platano al horno
platano al horno

Mousse de Maracuyá | Passion fruit Mousse (Brasil, Paraguay)

Passion Fruit Mousse has its roots in Latin America, where the exotic passion fruit originates. This fruit is also known as:

  • Parchita: In Venezuela

  • Parcha: In Puerto Rico

  • Chinola: In Dominican Republic

  • Passion fruit: In general, in several countries, it is known as "passion fruit".

Passion Fruit Mousse fuses the explosion of the color and sweet and sour flavor of this tropical fruit with the delicate French mousse technique, creating a delicious, fluffy, and refreshing dessert.

Its preparation is simple: the passion fruit pulp, sugar, and lemon juice are combined and cooked over low heat. Then add the whipped cream and the whipped egg whites to give it that light and fluffy texture. A touch of lemon or lime zest can be added to further enhance the citrus flavor.

Passion Fruit Mousse is a perfect ally for the summer heat!

moussse de maracuya fruta de la pasion
moussse de maracuya fruta de la pasion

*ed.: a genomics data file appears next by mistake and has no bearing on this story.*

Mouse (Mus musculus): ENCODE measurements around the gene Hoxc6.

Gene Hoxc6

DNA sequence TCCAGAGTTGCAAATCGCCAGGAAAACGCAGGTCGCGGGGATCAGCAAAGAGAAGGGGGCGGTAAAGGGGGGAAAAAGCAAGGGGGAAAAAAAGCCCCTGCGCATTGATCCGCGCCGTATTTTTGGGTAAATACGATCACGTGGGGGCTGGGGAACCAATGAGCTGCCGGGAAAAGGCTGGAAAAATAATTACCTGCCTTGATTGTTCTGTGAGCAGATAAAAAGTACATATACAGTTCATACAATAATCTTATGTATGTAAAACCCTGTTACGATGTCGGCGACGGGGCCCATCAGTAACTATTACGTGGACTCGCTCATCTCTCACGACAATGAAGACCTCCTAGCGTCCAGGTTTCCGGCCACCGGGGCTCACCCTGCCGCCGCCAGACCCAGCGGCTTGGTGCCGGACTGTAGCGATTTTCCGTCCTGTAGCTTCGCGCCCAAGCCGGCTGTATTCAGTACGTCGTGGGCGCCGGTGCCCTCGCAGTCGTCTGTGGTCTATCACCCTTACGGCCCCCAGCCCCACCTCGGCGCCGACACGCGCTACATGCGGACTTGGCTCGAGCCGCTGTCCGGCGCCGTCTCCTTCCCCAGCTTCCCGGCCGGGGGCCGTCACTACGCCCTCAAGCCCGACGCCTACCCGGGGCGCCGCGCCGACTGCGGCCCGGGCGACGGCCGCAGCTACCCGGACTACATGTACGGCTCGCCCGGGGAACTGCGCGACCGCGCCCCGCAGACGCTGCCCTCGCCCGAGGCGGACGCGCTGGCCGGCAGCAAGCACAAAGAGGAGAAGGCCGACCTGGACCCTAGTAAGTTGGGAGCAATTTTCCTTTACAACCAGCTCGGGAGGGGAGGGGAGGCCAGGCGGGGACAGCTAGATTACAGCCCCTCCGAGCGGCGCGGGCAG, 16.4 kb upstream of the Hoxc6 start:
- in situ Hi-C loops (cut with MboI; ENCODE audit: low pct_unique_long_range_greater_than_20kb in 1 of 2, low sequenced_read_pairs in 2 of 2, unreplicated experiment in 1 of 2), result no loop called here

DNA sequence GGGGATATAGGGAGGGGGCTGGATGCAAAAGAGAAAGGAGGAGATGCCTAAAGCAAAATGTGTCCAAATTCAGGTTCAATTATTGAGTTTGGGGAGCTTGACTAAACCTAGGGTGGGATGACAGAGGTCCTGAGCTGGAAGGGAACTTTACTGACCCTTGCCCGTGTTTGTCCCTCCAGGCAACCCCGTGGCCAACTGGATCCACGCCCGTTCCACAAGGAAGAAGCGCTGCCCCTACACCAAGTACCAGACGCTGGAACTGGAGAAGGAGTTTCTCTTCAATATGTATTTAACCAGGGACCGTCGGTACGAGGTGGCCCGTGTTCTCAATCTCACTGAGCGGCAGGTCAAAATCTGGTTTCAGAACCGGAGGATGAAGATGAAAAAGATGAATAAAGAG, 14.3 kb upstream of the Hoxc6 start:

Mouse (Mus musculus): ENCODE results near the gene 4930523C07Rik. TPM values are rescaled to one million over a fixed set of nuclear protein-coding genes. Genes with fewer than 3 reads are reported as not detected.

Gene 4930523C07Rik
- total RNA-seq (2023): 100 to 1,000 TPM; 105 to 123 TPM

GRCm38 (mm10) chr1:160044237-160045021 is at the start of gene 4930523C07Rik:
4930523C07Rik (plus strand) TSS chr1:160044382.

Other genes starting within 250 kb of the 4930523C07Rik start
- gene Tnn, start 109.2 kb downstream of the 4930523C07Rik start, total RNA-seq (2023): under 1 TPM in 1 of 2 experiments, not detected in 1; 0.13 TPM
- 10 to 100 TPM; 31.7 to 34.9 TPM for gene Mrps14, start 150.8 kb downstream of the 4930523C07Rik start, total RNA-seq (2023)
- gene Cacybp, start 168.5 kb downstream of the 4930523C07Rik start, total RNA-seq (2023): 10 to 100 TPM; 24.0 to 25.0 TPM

Bocadillo de Guayaba | Guava Paste (Colombia, Venezuela)

The Guava Paste is a delicious and traditional dessert consumed in Colombia and Venezuela. The snack is the result of the combination of ripe guavas and sugar, a simple recipe that has lasted for generations.

For its preparation, ripe guavas are cooked until soft and then processed to obtain a dense and tasty pulp. This pulp is mixed with sugar and simmered until a thick, sticky paste is obtained. The resulting mass is poured into molds to cool and take shape. Once cooled, the snack is cut into blocks or slices, ready to be enjoyed.

In addition to its delicious taste, the guava snack also offers nutritional benefits. Guavas are an excellent source of vitamin C, fiber, and antioxidants, making the snack a sweet and nutritious option.

In Colombia, the guava snack is an integral part of the culinary culture and is commonly accompanied with cheese, creating a real treat for the palate.

pasta de guayaba o bocadillo
pasta de guayaba o bocadillo

In conclusion, the 10 best Latin American desserts presented here are just a sample of the rich and varied culinary offerings that this magical land has to offer.

The incredible diversity of flavors, textures, and aromas is an invitation to immerse ourselves in the culture and traditions of this part of the planet. Each bite is an emotional journey that connects us with our roots and fills us with nostalgia and joy. Latin American desserts are more than just sweets; they are a celebration of the identity and culinary heritage we share as a Latin American family.

So, I encourage you to venture beyond this list, explore new flavors and let yourself be captivated by the magic of Latin American gastronomy!

Bon appétit!

DdL Mom